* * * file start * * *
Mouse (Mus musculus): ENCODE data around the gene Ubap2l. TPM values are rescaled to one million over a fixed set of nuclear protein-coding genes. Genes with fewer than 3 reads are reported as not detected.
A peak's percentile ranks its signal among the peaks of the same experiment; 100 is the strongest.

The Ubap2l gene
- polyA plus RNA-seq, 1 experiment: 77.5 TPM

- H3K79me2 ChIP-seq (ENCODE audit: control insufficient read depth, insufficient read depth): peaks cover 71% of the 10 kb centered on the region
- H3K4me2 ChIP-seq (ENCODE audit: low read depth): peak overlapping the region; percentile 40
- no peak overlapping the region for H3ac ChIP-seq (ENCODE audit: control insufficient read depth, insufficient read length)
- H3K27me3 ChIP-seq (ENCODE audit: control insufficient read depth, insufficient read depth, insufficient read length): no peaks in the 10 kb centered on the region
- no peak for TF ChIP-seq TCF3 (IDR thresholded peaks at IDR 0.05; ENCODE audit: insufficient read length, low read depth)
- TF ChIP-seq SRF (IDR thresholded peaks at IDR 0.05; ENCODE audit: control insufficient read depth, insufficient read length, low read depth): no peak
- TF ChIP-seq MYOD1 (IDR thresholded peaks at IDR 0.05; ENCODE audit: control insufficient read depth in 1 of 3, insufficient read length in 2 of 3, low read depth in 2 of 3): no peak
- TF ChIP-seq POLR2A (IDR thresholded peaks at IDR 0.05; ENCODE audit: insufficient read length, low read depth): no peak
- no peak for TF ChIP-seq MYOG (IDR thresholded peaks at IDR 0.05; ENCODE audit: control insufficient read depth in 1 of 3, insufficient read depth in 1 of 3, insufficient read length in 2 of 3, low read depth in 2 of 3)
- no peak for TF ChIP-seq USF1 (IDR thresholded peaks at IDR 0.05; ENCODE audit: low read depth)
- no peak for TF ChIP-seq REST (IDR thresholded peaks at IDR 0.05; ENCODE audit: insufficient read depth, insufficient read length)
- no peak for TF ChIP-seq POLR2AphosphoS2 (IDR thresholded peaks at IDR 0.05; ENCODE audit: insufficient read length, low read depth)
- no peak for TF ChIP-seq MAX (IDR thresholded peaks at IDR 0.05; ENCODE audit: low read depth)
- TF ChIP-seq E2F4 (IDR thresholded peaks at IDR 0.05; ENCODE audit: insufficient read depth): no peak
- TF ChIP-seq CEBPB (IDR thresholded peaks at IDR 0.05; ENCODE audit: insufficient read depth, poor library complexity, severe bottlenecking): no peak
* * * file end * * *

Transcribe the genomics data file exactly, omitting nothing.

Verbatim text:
Mouse (Mus musculus): ENCODE data around the gene Ubap2l. TPM values are rescaled to one million over a fixed set of nuclear protein-coding genes. Genes with fewer than 3 reads are reported as not detected.
A peak's percentile ranks its signal among the peaks of the same experiment; 100 is the strongest.

The Ubap2l gene
- polyA plus RNA-seq, 1 experiment: 77.5 TPM

- H3K79me2 ChIP-seq (ENCODE audit: control insufficient read depth, insufficient read depth): peaks cover 71% of the 10 kb centered on the region
- H3K4me2 ChIP-seq (ENCODE audit: low read depth): peak overlapping the region; percentile 40
- no peak overlapping the region for H3ac ChIP-seq (ENCODE audit: control insufficient read depth, insufficient read length)
- H3K27me3 ChIP-seq (ENCODE audit: control insufficient read depth, insufficient read depth, insufficient read length): no peaks in the 10 kb centered on the region
- no peak for TF ChIP-seq TCF3 (IDR thresholded peaks at IDR 0.05; ENCODE audit: insufficient read length, low read depth)
- TF ChIP-seq SRF (IDR thresholded peaks at IDR 0.05; ENCODE audit: control insufficient read depth, insufficient read length, low read depth): no peak
- TF ChIP-seq MYOD1 (IDR thresholded peaks at IDR 0.05; ENCODE audit: control insufficient read depth in 1 of 3, insufficient read length in 2 of 3, low read depth in 2 of 3): no peak
- TF ChIP-seq POLR2A (IDR thresholded peaks at IDR 0.05; ENCODE audit: insufficient read length, low read depth): no peak
- no peak for TF ChIP-seq MYOG (IDR thresholded peaks at IDR 0.05; ENCODE audit: control insufficient read depth in 1 of 3, insufficient read depth in 1 of 3, insufficient read length in 2 of 3, low read depth in 2 of 3)
- no peak for TF ChIP-seq USF1 (IDR thresholded peaks at IDR 0.05; ENCODE audit: low read depth)
- no peak for TF ChIP-seq REST (IDR thresholded peaks at IDR 0.05; ENCODE audit: insufficient read depth, insufficient read length)
- no peak for TF ChIP-seq POLR2AphosphoS2 (IDR thresholded peaks at IDR 0.05; ENCODE audit: insufficient read length, low read depth)
- no peak for TF ChIP-seq MAX (IDR thresholded peaks at IDR 0.05; ENCODE audit: low read depth)
- TF ChIP-seq E2F4 (IDR thresholded peaks at IDR 0.05; ENCODE audit: insufficient read depth): no peak
- TF ChIP-seq CEBPB (IDR thresholded peaks at IDR 0.05; ENCODE audit: insufficient read depth, poor library complexity, severe bottlenecking): no peak